Saturday, November 29, 2008

Conflict of Interest

An item from my Google Alert on adoption caught my eye tonight. A couple in Pennsylvania apparently had its adoption of an infant fall through at the last minute. They discovered that the agency lied to the child's parents about a felony record for the prospective adoptive mother and about the prospective father's lack of interest in adopting a child. Apparently, the motivation was to adopt the child to another couple who paid more.

By any account, a horrific story. An unethical agency. And a lack of interest in how the decision to relinquish might be affecting the parents. But pretty much par for the course in adoption. Nothing I felt compelled to write about.

Until I go to this bit...

Couple deny allegations that led birth parents to halt adoption:

Adam Pertman, executive director of the Evan B. Donaldson Adoption Institute, a policy, research and education organization, said it's essential that an agency work for both sides.

'Good, ethical practices entails serving everybody's needs and means acting purely transparently in all regards,' he said.

Mr. Pertman was concerned that people might look at this example and think that all adoptions work this way.

Perhaps I should give Pertman a pass on this. And I don't really care to tear him down personally. But his comments reveal a lack of ethical sophistication that seems rife throughout the adoption industry.

It is NOT "essential that an agency work for both sides." Indeed, it is unrealistic to think that an agency CAN work for both sides. It is called "conflict of interest," and it is a thorny ethical issue.

When my wife an I went to buy our house, we were informed of the rules governing real estate agents. Our agent would work for us. The seller would have an agent working for them. That would avoid even the appearance of a conflict of interest. When we wound up bidding on a house being sold by an agent who worked in the same company, our agent made it clear that she could not assist us in the bidding process to avoid any ethical pitfalls.

Our society understands conflict of interest when it comes to buying and selling houses. But when it comes to the adoption industry, the norm is still to believe that somehow social workers are better than normal human beings, and aren't subject to conflicts of interest. We get conflicts of interest in the law, in business, and in medicine. But when it comes to adoption, when it comes to the unmet demand for healthy infants, we don't recognize that a conflict of interest can arise and try to protect both the parents and the prospective adoptive parents from the conflict.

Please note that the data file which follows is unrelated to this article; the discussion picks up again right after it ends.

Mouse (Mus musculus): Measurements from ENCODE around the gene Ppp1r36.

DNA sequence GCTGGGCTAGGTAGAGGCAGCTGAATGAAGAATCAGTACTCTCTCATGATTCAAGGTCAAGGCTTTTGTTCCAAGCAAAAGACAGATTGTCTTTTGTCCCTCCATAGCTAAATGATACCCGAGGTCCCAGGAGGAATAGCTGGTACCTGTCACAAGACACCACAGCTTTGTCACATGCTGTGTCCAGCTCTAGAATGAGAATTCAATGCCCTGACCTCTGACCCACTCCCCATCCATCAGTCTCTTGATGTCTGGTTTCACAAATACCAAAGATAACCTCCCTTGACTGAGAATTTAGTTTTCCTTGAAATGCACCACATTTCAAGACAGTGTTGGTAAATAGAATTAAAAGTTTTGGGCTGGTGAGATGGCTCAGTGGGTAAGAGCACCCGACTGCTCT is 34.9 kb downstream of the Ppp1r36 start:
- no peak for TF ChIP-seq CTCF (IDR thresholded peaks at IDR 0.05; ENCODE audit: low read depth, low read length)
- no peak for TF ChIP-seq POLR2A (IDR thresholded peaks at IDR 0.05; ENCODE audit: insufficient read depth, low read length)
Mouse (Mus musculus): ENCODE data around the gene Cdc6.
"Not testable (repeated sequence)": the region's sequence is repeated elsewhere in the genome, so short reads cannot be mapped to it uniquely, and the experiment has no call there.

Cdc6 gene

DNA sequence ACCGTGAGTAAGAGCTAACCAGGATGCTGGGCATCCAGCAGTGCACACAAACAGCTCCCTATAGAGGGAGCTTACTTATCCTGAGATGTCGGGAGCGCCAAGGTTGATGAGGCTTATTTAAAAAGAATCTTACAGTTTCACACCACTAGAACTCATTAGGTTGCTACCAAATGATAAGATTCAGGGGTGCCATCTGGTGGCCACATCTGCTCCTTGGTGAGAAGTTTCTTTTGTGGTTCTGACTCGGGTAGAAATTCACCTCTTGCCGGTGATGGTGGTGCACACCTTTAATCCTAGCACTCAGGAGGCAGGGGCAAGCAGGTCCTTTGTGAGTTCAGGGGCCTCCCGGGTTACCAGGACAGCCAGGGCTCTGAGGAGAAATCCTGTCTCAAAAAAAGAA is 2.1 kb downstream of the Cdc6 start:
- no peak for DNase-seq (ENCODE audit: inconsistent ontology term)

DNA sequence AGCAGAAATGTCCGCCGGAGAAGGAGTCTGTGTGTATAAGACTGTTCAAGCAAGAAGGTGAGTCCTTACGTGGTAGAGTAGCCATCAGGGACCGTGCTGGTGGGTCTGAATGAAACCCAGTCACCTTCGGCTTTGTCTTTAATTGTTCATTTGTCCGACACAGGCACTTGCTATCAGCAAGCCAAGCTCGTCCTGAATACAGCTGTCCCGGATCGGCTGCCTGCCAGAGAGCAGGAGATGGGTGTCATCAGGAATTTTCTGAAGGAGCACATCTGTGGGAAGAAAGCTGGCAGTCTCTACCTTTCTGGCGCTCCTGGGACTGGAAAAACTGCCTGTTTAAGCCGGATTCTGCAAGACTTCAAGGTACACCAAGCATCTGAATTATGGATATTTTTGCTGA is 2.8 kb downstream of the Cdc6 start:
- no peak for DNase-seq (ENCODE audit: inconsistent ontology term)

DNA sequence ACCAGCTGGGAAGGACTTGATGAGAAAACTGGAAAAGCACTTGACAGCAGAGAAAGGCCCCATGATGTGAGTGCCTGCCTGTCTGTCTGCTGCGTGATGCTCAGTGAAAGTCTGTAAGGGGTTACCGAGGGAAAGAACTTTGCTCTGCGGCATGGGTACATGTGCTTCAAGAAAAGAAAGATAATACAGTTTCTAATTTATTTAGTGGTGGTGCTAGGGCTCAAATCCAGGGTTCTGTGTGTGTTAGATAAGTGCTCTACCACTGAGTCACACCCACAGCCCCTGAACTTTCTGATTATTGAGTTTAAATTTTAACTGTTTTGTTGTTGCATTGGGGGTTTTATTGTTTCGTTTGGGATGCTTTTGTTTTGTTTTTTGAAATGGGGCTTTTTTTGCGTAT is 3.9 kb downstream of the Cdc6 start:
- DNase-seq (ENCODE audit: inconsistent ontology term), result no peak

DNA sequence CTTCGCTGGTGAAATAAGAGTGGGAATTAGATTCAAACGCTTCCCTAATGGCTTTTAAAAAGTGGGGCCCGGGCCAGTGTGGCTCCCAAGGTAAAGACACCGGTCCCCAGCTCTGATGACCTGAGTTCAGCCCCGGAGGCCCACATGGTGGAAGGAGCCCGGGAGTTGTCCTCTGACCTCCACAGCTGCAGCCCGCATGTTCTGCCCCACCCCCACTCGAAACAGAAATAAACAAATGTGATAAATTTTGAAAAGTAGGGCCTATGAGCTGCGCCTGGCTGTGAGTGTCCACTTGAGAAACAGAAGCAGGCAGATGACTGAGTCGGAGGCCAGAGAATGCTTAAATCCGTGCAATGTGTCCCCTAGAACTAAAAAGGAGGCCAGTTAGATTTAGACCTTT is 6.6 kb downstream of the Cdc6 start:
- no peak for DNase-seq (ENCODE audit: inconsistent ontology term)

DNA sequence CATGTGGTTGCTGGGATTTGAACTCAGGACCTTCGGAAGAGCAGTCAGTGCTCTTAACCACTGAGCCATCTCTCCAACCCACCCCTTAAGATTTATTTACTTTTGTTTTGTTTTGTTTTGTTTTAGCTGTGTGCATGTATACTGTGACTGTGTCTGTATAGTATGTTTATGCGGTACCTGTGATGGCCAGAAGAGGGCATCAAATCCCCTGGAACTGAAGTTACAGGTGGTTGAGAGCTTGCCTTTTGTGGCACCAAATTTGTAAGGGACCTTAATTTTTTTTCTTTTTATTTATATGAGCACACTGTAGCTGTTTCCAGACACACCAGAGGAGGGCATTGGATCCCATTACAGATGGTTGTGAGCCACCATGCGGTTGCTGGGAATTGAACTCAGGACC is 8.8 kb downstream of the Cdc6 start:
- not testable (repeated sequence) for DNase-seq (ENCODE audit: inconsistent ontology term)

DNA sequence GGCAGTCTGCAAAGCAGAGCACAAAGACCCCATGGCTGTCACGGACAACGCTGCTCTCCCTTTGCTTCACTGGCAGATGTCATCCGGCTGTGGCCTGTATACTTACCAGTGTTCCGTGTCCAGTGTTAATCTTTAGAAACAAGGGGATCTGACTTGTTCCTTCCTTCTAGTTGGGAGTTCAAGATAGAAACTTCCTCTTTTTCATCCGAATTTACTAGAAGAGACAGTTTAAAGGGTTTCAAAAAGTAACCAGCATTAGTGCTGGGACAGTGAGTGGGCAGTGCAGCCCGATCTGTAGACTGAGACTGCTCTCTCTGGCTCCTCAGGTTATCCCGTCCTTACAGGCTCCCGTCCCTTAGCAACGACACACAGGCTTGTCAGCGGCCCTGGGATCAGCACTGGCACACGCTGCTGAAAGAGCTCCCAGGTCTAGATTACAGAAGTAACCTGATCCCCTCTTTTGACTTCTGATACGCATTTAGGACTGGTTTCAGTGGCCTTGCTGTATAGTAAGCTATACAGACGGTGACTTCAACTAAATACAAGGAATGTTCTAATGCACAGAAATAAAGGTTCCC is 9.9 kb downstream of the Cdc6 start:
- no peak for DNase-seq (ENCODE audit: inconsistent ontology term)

This is merely a symptom of the failure to recognize the very real ethical complexities posed by our adoption industry. Until we face up to those realities, we won't see real change. A case like this is awful, but Pertman's reaction to it isn't strong enough.

When human beings are subjected to conflicts of interest, we will see ethical lapses. It's only a matter of time. Instead of chastising agencies to rise above the inherent conflict of interest we've put them in, we need to develop a system where both sides have their separate representatives that can advise them and advocate for them.


Anonymous said...

You're absolutely right about the conflict of interest and the lack of ethics in adoption. I harbor a lot of anger now, realizing what the "facilitator" did for me (nothing) vs what she must have been advising the aparents. Of course, her own interests were at stake also. It's humiliating to realize how I was taken advantage of, and frustrating to know there is nothing I can do about it 24 years later.


Anonymous said...

A few years back I was becoming aware of open adoption as young moms were crying about their open adoption agreements being slammed shut by the adoptive parents..As a Mom who lost her infant dueing the baby scoop era I had hoped things had changed.What found out was coercion is still alive but now is packaged in pretty paper with a lovely bow called "Open adoption".IN fact it is a ploy along with the 'friendship" the agency's offer.
Sorry, I meant to explain how I became witness to "Conflict of interest" when I contacted an adoption agency on line that has the words "open adoption" in it to ask if the agreements were binding and it was assumed I was a propective adoptive parent.I was asked if I would like a phamplet sent to me which I stated "yes".
Wow, was I reading what I thought I was reading when it arrived???? YES, it stated that the agencys' counselor becomes friends with the pregnant Mom and this friendship comes in handy when the Mom wants to change her mind and keep her baby.They further stated this is why I should sign (aka send a check)to them ,since this is why they have a low 'failure rate'aks the Mother changing her mind.
If this isn't unethical I don't know what is!!!But the more I delved into adoption practices the less ethics I see.Indeed everything old is new again......

maybe said...

It is impossible for an adoption agency to act in the interests of both parties. Their mission is to close the deal on adoptions, not help mothers keep their babies.

Pertman is an intellectually lazy adoptive parent. Is it any wonder he can't see the inherent conflict of interest?